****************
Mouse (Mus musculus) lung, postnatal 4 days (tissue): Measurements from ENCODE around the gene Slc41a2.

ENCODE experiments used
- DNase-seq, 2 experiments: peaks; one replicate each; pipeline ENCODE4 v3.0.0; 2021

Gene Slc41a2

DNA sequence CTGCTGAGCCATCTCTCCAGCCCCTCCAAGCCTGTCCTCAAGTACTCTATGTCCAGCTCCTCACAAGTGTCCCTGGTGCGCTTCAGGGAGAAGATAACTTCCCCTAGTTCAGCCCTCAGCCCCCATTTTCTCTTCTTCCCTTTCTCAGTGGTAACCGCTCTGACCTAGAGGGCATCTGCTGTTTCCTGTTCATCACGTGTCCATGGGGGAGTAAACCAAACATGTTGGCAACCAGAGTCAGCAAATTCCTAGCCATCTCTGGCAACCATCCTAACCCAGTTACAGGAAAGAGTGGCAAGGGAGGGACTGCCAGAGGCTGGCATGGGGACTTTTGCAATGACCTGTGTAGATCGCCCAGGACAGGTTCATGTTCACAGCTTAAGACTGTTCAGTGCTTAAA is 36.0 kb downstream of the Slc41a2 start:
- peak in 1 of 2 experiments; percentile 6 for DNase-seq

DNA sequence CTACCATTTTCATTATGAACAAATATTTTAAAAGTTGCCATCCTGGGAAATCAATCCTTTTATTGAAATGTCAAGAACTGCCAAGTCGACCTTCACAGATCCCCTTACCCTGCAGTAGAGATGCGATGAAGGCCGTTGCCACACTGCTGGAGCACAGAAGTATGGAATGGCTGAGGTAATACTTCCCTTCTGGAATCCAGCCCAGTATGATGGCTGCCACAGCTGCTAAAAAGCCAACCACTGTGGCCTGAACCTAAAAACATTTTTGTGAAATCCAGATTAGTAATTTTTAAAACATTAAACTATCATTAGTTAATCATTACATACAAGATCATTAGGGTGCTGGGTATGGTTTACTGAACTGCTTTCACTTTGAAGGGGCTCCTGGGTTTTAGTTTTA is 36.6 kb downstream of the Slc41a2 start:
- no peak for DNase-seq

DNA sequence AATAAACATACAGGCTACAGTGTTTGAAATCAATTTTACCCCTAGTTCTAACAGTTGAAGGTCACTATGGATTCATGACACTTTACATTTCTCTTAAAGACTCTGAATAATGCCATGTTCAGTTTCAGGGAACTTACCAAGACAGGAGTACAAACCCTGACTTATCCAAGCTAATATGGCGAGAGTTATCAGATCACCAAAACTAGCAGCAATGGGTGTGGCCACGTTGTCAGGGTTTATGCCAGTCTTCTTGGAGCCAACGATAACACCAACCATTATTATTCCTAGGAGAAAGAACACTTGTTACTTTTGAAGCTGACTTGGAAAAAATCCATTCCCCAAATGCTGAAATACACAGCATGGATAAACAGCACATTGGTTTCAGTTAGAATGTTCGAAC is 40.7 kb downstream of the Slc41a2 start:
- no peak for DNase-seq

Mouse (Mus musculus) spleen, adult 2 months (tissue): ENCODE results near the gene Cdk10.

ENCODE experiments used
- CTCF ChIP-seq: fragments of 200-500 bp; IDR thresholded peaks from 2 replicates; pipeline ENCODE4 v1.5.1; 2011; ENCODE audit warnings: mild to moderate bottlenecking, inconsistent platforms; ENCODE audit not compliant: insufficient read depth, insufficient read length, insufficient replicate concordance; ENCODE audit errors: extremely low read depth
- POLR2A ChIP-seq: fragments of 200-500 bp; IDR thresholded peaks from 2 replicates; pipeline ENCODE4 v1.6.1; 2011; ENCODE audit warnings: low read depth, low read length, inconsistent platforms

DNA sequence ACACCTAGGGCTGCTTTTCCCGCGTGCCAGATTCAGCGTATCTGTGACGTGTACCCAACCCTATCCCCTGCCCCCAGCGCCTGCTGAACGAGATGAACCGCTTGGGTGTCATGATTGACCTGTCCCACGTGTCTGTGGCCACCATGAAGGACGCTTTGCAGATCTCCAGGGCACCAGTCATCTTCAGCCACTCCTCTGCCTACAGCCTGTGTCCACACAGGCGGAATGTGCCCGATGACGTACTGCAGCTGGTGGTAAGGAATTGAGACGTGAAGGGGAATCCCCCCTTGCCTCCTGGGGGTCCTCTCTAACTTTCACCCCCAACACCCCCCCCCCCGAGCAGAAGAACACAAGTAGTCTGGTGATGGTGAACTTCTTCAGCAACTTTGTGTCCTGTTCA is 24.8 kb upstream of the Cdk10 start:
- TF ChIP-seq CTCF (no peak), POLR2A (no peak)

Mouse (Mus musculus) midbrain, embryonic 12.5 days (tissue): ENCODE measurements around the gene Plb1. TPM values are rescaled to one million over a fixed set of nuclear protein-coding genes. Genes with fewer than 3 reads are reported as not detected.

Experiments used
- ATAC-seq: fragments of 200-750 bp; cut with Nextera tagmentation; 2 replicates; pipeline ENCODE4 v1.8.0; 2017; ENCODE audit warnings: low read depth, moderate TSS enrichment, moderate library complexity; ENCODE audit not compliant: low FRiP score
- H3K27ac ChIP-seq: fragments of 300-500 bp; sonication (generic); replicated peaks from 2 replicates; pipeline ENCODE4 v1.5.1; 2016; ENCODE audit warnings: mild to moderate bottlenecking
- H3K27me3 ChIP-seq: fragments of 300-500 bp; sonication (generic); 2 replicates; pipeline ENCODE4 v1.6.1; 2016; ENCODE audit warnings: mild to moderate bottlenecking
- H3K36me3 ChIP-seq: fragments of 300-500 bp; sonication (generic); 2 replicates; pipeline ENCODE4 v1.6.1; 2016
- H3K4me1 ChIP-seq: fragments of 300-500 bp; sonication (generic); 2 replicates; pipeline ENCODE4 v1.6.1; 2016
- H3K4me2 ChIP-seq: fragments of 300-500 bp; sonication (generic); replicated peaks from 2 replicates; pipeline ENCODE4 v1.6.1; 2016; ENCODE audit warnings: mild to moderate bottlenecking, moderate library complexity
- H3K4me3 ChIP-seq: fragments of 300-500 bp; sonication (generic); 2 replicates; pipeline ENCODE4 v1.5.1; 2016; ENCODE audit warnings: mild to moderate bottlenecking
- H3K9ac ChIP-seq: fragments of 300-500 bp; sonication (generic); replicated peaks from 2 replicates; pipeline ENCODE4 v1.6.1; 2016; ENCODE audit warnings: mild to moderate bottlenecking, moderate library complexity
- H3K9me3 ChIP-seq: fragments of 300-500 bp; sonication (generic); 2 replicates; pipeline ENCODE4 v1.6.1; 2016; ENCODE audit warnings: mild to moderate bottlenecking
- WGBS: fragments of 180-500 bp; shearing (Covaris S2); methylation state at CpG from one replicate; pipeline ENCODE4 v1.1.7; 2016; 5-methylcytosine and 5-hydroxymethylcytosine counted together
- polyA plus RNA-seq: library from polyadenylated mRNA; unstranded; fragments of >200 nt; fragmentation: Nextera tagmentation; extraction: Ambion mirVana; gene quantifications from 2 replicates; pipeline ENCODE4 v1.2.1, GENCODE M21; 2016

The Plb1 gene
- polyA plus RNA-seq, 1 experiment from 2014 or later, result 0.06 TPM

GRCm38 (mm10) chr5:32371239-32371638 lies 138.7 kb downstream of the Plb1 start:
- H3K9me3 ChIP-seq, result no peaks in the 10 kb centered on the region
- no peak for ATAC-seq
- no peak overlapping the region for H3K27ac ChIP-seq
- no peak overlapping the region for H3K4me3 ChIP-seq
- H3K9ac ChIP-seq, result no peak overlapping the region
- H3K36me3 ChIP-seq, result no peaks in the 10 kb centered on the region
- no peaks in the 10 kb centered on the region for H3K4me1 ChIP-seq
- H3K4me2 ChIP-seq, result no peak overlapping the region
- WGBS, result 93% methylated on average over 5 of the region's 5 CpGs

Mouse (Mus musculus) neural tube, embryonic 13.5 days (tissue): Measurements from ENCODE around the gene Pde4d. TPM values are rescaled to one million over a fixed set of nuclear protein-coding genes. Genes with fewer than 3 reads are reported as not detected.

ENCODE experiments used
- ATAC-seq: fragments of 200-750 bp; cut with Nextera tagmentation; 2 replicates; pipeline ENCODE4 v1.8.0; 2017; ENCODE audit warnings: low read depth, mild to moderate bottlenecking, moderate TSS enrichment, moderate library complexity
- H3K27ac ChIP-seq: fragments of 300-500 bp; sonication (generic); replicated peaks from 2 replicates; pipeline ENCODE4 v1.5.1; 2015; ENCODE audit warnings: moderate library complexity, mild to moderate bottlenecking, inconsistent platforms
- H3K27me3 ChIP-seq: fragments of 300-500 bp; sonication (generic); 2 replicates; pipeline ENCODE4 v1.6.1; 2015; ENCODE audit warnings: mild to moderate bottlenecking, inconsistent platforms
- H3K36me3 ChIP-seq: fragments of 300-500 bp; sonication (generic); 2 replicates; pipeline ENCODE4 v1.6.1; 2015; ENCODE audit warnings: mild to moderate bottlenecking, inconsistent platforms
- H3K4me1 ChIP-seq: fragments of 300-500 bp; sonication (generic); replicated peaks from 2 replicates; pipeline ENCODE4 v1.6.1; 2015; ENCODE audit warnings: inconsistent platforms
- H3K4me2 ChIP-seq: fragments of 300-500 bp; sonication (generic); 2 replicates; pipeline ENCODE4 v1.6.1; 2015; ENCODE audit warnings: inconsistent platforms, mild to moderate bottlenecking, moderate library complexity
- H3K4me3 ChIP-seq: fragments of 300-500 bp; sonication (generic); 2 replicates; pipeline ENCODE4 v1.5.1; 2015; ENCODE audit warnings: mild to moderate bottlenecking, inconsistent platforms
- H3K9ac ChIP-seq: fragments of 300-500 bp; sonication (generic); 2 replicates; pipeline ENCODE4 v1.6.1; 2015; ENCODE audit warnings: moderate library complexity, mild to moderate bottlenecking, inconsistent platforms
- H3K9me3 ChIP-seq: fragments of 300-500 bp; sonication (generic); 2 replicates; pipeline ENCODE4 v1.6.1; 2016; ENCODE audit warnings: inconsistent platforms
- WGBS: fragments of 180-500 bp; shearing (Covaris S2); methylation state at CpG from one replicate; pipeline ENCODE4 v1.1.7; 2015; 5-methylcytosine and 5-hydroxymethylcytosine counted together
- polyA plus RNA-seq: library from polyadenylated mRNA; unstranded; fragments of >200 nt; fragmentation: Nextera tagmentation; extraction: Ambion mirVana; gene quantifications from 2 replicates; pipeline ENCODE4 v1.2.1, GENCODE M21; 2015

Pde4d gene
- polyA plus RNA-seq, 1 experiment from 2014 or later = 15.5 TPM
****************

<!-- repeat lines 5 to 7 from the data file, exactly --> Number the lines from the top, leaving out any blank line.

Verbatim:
DNA sequence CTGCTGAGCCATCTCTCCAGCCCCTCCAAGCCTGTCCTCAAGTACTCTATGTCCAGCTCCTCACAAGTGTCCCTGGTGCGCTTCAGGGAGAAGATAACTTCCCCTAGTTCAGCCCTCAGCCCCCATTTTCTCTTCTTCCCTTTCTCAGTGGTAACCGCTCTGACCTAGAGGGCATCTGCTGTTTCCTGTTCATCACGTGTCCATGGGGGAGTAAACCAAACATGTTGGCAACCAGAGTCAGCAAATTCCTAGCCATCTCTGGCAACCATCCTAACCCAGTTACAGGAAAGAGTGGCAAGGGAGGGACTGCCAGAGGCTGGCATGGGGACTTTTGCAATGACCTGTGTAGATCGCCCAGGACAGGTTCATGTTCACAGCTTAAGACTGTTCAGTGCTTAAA is 36.0 kb downstream of the Slc41a2 start:
- peak in 1 of 2 experiments; percentile 6 for DNase-seq

DNA sequence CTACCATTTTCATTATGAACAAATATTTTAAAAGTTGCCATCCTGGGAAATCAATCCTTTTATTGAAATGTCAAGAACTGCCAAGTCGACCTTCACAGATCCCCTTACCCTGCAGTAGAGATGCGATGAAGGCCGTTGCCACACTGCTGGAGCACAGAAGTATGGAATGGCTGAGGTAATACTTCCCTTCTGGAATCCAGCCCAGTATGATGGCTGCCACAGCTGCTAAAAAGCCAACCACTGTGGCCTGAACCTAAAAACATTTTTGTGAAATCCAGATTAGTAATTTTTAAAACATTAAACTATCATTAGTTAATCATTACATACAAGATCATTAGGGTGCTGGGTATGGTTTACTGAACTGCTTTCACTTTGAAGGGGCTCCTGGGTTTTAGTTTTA is 36.6 kb downstream of the Slc41a2 start: